Image Courtesy of Yokohama Port and Harbor Bureau
YOKOHAMA INTERNATIONAL PORT TERMINAL DESIGN COMPETITION
Competition details extract
I PURPOSE OF COMPETITION
The purpose of this international competition is to ask globally for designs of ''Yokohama International Port Terminal'', so as to make it a symbol of the port, to welcome passenger ships from abroad, and to be a place of proud for international exchange. The designer of the grand prize work will be entrusted by the City of Yokohama with the design of this institution.
II APPLICATION CONDITIONS
Design Materials to be submitted by Applicants
1) Site plan 1:2000
2) Plan (every floor) 1:600
3) Elevation (four sides) 1:600
4) Section (one longitudinal, two vertical) 1:600
5) Perspectives (one exterior, one interior) free scale
6) Other drawings representing design concept free scale
i) Written explanation of design
ii) Design summary – area table, table of finish materials, structure planning, mechanical planning, evacuation planning, etc.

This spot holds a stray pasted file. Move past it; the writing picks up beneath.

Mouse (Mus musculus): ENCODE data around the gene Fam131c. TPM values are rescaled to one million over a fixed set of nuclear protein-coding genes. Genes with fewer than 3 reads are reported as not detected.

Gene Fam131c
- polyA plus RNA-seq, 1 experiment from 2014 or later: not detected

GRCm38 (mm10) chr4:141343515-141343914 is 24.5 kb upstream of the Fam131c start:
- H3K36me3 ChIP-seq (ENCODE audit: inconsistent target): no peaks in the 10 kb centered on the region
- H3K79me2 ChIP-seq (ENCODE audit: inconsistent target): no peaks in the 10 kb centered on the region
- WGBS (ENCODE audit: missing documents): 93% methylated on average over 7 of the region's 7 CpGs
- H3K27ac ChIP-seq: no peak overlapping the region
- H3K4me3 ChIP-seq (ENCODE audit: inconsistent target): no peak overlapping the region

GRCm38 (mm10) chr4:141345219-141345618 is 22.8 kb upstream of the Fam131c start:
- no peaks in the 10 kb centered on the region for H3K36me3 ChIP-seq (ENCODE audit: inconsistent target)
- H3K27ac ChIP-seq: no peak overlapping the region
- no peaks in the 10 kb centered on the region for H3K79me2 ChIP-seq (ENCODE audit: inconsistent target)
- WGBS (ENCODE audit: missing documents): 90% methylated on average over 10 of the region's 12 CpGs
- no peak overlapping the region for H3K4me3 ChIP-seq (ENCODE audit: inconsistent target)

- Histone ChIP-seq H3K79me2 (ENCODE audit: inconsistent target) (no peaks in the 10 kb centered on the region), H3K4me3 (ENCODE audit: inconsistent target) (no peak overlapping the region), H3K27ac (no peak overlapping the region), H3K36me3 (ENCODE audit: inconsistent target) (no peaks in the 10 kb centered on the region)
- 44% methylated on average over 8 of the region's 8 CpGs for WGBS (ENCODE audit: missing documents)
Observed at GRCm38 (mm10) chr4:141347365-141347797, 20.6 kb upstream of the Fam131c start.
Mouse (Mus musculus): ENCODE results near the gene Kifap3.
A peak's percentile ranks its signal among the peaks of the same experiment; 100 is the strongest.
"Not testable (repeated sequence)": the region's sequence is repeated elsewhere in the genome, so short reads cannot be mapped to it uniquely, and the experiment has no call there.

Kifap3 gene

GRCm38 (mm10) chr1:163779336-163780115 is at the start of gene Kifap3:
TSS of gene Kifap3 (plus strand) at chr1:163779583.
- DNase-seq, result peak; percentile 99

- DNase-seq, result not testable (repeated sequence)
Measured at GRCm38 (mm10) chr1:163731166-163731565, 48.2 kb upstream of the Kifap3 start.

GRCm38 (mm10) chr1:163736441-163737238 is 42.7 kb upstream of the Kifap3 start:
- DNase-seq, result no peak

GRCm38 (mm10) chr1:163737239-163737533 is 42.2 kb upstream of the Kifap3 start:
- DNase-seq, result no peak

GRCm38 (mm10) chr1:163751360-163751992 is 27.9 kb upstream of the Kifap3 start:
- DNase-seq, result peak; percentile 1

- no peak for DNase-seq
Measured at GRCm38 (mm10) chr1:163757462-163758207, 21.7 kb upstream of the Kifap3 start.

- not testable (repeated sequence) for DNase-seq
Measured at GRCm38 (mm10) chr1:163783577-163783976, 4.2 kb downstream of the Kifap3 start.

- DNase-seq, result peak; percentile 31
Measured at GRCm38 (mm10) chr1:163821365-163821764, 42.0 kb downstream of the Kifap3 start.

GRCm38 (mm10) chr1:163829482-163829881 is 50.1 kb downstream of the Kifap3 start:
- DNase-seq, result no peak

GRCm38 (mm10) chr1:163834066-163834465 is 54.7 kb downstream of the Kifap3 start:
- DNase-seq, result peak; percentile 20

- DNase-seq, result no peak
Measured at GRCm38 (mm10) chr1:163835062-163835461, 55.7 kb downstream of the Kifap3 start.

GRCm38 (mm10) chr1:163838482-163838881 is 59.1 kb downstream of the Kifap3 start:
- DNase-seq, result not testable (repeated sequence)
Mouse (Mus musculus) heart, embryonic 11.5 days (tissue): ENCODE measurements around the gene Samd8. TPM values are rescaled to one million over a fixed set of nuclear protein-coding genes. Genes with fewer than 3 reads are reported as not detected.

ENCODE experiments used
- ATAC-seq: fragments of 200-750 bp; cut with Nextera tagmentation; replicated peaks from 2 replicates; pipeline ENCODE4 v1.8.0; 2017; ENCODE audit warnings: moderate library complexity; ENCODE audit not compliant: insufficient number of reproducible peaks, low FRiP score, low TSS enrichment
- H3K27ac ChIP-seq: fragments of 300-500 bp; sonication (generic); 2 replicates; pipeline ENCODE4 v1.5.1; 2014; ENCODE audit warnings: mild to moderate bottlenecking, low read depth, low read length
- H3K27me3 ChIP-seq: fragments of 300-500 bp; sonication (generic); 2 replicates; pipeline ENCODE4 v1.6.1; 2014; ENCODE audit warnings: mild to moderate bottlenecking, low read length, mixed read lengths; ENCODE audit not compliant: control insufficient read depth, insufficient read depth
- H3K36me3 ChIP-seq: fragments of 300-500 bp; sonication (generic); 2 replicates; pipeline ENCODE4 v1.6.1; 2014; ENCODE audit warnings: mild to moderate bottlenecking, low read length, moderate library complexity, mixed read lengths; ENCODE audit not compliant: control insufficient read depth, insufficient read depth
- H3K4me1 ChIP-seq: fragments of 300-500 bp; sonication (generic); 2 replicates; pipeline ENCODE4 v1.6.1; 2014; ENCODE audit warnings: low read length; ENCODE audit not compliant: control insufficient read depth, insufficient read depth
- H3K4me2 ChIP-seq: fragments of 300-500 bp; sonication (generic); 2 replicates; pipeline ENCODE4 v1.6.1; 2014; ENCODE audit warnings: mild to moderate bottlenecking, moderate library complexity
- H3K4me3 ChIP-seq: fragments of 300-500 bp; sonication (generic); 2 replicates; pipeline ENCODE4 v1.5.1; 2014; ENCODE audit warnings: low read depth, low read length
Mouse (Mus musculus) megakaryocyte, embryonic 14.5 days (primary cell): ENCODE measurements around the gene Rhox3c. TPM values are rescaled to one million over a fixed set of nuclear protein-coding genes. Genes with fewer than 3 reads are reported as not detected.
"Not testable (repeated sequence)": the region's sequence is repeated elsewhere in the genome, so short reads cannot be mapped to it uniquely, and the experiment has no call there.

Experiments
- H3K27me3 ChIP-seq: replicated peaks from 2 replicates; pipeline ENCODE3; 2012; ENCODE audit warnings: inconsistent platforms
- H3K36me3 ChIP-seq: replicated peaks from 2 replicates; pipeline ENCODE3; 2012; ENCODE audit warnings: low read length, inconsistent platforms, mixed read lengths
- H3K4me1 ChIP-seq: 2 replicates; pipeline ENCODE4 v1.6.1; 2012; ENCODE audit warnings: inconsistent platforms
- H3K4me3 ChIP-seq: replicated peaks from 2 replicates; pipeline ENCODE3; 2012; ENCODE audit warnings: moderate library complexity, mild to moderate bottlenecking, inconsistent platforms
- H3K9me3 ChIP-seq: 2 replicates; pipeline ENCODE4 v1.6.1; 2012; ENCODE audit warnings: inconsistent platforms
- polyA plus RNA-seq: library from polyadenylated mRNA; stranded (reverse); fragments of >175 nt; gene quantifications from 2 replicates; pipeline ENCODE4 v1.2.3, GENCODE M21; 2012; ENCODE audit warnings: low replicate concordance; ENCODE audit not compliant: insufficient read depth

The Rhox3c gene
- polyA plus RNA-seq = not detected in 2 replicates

iii) No names, addresses, registration numbers, or codes are to be inscribed on the design materials, nor must anything else on which such information is inscribed be enclosed.
iv) The design materials may not be changed or added to after submission. Any material submitted other than those stipulated will not be taken into consideration by the jury.
Original Competition Details, City of Yokohama, May, 1994,Including Environmental (Conditions of Location, Conditions of Site, Legal Regulations, Moorings, Surrounding streets and urban facilities) & Architectural Conditions (Outlines of Buildings, Function, Access Planning) with the original appendix:
1. Outline of the City of Yokohama
2. Urban design of Yokohama
3. Pamphlet of MM21 District
4. About the re-equipment plan of the Osanbashi pier
5. Site plan of the Osanbashi pier 1/1000
6. Boring data of the Osanbashi pier
7. Tide table
8. Climate data
9. Location of entrance to ships
10. Referential drawing of the passenger ship
11. Referential drawing of the gangway
12. Referential figure of C.I.Q. facilities
13. Technical terms